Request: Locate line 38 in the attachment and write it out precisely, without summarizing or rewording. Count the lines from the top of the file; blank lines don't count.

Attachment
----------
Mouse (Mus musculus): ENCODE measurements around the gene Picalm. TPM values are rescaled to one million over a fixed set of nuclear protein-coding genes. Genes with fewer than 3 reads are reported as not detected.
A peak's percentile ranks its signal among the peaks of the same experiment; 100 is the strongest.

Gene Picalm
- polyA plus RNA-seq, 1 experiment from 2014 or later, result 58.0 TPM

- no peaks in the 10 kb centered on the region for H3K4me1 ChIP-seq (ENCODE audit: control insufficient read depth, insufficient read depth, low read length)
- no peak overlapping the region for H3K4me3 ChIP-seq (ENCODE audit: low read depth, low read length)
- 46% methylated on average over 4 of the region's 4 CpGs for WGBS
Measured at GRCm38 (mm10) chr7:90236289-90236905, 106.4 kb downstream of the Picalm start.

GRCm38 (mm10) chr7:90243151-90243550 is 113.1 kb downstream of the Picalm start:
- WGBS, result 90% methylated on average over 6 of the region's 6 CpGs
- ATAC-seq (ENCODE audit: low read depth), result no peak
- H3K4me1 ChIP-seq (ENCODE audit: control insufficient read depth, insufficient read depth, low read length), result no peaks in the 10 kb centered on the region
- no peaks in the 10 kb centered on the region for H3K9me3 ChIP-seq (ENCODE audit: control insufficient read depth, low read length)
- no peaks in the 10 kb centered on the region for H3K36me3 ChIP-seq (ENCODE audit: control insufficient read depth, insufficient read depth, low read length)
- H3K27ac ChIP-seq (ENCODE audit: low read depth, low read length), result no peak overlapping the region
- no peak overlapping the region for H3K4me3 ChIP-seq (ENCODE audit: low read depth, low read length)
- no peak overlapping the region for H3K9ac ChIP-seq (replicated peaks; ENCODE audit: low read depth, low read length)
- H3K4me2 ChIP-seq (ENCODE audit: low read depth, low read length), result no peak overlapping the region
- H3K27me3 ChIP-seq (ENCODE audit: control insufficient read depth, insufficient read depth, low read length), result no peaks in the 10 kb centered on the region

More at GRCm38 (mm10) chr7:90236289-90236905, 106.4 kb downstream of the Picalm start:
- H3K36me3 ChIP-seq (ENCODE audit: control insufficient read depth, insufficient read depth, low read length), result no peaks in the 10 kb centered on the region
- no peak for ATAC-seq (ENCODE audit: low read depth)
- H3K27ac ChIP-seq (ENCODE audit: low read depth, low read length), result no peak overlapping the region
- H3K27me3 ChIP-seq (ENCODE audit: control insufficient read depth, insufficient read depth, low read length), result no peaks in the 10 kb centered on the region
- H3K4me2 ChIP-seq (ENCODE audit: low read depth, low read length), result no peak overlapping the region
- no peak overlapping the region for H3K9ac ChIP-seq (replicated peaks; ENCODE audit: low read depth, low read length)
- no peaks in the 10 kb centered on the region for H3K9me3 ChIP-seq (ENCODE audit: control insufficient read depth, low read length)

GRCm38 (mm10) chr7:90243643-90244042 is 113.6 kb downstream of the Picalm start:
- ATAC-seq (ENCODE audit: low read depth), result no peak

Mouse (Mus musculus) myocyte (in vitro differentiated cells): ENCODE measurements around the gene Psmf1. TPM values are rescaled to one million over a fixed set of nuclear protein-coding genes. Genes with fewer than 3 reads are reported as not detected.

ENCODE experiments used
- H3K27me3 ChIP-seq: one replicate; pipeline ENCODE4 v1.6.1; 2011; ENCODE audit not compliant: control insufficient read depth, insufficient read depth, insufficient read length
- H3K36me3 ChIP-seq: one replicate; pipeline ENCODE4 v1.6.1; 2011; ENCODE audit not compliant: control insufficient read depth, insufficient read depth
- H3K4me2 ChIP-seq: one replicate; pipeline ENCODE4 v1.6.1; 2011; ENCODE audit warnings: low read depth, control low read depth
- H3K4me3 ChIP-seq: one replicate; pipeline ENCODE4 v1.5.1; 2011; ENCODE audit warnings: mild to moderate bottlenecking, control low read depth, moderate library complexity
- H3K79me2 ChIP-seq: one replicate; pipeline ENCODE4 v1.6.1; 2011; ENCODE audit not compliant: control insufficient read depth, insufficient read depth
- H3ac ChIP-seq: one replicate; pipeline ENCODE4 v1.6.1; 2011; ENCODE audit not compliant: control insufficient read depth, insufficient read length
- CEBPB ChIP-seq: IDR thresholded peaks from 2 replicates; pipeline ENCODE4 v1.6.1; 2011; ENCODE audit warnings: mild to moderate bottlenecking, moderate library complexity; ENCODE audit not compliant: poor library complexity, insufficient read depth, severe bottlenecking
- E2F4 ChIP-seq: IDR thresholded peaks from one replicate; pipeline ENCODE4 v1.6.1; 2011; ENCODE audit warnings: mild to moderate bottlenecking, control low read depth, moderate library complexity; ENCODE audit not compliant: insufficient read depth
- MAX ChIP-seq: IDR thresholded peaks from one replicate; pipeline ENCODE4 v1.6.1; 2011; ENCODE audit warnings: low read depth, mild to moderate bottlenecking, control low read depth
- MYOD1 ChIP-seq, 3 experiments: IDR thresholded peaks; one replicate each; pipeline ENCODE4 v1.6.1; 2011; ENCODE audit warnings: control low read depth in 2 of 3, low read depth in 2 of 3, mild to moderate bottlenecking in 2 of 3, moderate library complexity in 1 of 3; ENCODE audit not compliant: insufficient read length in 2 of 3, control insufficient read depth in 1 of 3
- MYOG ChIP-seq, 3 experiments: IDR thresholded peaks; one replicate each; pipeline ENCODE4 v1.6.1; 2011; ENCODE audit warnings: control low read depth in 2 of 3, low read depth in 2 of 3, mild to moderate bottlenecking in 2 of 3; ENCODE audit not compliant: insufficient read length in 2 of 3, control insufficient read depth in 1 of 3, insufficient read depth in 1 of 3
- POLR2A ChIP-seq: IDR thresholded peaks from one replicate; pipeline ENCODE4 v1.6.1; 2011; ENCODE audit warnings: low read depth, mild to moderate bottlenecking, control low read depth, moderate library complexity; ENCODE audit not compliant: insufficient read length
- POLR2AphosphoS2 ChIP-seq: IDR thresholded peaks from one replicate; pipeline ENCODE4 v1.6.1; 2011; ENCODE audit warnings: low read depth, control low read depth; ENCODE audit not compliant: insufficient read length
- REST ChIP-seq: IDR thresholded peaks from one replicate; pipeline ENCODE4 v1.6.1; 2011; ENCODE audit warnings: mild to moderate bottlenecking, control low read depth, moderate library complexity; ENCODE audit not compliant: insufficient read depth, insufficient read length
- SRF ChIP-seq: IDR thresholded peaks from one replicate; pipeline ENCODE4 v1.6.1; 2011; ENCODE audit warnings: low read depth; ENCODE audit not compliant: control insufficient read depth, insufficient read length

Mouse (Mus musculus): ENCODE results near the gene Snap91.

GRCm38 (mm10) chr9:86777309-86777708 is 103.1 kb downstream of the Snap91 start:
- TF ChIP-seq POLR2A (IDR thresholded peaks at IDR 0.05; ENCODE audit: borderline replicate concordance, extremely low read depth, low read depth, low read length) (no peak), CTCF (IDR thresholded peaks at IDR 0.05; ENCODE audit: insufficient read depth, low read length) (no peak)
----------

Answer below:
- CEBPB ChIP-seq: IDR thresholded peaks from 2 replicates; pipeline ENCODE4 v1.6.1; 2011; ENCODE audit warnings: mild to moderate bottlenecking, moderate library complexity; ENCODE audit not compliant: poor library complexity, insufficient read depth, severe bottlenecking